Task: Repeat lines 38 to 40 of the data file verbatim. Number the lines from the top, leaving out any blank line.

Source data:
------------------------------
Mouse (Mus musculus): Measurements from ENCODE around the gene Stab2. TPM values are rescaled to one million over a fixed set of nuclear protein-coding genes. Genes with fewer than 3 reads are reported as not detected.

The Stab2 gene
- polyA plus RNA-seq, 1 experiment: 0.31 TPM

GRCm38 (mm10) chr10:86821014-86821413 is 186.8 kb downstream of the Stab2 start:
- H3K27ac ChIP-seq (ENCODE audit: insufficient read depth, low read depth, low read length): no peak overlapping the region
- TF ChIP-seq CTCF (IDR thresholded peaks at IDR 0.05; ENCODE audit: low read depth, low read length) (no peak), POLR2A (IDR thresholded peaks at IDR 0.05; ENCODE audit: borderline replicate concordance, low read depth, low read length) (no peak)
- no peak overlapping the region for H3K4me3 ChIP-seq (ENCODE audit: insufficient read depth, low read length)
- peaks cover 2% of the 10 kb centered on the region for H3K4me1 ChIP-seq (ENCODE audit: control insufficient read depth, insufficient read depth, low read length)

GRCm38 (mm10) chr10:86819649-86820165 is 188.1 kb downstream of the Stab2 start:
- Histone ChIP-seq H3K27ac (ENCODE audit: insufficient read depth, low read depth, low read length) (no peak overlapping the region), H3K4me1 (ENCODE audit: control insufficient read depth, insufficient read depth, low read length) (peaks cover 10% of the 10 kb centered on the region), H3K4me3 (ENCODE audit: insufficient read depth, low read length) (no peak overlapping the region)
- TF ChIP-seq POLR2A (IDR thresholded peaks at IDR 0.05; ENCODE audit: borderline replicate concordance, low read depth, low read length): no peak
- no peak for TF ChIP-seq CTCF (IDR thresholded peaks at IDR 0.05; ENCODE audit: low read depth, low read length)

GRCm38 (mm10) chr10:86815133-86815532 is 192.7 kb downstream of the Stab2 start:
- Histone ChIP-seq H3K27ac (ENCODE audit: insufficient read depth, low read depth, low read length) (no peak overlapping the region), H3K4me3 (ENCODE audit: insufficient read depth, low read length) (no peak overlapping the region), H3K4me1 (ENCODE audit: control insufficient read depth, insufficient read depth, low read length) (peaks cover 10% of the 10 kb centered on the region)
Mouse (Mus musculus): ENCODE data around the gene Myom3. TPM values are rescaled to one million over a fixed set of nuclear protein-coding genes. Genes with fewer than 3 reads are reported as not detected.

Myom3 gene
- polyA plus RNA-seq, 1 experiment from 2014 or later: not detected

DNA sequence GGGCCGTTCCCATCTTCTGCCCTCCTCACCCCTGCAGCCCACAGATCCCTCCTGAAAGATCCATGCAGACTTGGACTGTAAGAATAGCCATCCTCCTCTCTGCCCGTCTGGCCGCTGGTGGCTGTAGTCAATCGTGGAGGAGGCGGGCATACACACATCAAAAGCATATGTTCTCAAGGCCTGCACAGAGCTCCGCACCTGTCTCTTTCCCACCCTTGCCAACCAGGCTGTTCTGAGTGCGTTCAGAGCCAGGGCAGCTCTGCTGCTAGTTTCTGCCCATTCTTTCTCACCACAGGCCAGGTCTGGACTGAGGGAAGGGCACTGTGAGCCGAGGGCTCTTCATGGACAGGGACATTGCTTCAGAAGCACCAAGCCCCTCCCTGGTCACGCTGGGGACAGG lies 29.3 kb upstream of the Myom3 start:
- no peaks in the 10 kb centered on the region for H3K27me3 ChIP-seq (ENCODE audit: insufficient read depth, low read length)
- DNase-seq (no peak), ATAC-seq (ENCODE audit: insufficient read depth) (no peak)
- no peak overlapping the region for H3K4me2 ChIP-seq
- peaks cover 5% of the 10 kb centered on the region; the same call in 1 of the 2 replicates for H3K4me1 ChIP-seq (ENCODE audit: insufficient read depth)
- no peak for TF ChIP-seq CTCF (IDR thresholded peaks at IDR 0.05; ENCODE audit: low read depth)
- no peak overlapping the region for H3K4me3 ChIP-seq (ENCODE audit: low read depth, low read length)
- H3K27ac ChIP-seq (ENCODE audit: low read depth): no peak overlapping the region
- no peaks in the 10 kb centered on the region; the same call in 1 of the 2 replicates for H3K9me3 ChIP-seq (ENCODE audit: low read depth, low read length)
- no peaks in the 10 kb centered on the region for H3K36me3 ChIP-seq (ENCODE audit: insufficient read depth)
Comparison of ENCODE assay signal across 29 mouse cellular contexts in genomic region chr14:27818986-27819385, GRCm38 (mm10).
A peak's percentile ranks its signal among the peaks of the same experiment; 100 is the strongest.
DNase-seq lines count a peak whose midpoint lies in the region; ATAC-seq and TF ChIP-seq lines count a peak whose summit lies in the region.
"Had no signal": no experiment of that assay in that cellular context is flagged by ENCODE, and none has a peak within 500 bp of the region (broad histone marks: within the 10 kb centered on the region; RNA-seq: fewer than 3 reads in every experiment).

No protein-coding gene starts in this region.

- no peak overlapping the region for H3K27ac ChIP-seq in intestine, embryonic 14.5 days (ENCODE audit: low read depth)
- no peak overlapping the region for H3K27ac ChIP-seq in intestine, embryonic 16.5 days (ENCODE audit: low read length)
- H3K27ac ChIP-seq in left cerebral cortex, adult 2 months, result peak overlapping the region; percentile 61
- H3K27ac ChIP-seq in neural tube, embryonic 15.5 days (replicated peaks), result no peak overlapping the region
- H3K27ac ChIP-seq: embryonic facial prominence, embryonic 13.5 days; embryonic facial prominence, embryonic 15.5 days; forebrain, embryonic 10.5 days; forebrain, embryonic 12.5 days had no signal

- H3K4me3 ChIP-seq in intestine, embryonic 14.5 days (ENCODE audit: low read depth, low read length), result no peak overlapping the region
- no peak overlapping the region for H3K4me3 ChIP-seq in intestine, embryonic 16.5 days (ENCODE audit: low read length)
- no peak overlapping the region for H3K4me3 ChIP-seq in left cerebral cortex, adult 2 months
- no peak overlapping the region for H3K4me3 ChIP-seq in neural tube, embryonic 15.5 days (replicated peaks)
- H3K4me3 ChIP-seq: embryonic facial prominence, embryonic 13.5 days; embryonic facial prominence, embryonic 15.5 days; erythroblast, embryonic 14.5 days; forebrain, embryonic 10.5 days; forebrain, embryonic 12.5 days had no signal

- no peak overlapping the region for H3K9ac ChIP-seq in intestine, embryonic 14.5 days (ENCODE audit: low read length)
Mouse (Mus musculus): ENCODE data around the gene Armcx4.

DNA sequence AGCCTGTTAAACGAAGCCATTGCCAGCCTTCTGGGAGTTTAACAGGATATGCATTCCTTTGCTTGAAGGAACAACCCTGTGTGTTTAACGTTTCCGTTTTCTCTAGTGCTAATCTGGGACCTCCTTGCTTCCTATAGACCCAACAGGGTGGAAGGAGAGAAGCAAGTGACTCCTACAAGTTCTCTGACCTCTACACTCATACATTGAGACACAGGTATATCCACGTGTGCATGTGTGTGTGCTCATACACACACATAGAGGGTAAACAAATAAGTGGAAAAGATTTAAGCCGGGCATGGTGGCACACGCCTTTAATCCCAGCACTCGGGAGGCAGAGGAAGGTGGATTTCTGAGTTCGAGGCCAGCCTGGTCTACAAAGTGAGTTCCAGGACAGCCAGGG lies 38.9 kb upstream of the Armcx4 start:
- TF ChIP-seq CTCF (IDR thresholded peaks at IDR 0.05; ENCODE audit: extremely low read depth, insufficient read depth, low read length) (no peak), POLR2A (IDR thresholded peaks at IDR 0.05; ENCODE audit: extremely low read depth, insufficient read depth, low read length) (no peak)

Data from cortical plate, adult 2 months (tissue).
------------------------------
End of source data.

- H3K4me3 ChIP-seq in intestine, embryonic 14.5 days (ENCODE audit: low read depth, low read length), result no peak overlapping the region
- no peak overlapping the region for H3K4me3 ChIP-seq in intestine, embryonic 16.5 days (ENCODE audit: low read length)
- no peak overlapping the region for H3K4me3 ChIP-seq in left cerebral cortex, adult 2 months